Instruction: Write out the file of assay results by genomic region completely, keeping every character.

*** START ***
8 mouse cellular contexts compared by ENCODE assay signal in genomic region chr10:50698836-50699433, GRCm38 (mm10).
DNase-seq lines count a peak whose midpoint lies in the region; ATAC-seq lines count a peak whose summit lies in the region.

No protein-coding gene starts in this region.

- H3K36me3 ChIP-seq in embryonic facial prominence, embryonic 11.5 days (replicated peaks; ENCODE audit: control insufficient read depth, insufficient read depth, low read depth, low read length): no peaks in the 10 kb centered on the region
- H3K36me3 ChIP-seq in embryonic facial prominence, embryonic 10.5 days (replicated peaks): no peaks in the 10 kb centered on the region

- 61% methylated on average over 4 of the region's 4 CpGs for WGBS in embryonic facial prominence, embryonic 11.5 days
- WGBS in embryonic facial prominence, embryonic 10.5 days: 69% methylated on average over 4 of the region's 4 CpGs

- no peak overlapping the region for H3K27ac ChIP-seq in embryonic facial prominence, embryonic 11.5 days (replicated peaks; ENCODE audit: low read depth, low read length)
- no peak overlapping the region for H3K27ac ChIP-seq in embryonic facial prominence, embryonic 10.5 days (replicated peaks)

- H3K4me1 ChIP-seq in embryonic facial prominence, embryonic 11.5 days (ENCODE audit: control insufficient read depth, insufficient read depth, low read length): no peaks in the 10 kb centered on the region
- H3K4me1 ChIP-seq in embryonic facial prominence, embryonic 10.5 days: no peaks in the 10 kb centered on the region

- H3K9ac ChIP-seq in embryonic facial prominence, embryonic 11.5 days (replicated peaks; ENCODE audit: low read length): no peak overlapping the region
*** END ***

8 mouse cellular contexts compared by ENCODE assay signal in genomic region chr10:50698836-50699433, GRCm38 (mm10).
DNase-seq lines count a peak whose midpoint lies in the region; ATAC-seq lines count a peak whose summit lies in the region.

No protein-coding gene starts in this region.

- H3K36me3 ChIP-seq in embryonic facial prominence, embryonic 11.5 days (replicated peaks; ENCODE audit: control insufficient read depth, insufficient read depth, low read depth, low read length): no peaks in the 10 kb centered on the region
- H3K36me3 ChIP-seq in embryonic facial prominence, embryonic 10.5 days (replicated peaks): no peaks in the 10 kb centered on the region

- 61% methylated on average over 4 of the region's 4 CpGs for WGBS in embryonic facial prominence, embryonic 11.5 days
- WGBS in embryonic facial prominence, embryonic 10.5 days: 69% methylated on average over 4 of the region's 4 CpGs

- no peak overlapping the region for H3K27ac ChIP-seq in embryonic facial prominence, embryonic 11.5 days (replicated peaks; ENCODE audit: low read depth, low read length)
- no peak overlapping the region for H3K27ac ChIP-seq in embryonic facial prominence, embryonic 10.5 days (replicated peaks)

- H3K4me1 ChIP-seq in embryonic facial prominence, embryonic 11.5 days (ENCODE audit: control insufficient read depth, insufficient read depth, low read length): no peaks in the 10 kb centered on the region
- H3K4me1 ChIP-seq in embryonic facial prominence, embryonic 10.5 days: no peaks in the 10 kb centered on the region

- H3K9ac ChIP-seq in embryonic facial prominence, embryonic 11.5 days (replicated peaks; ENCODE audit: low read length): no peak overlapping the region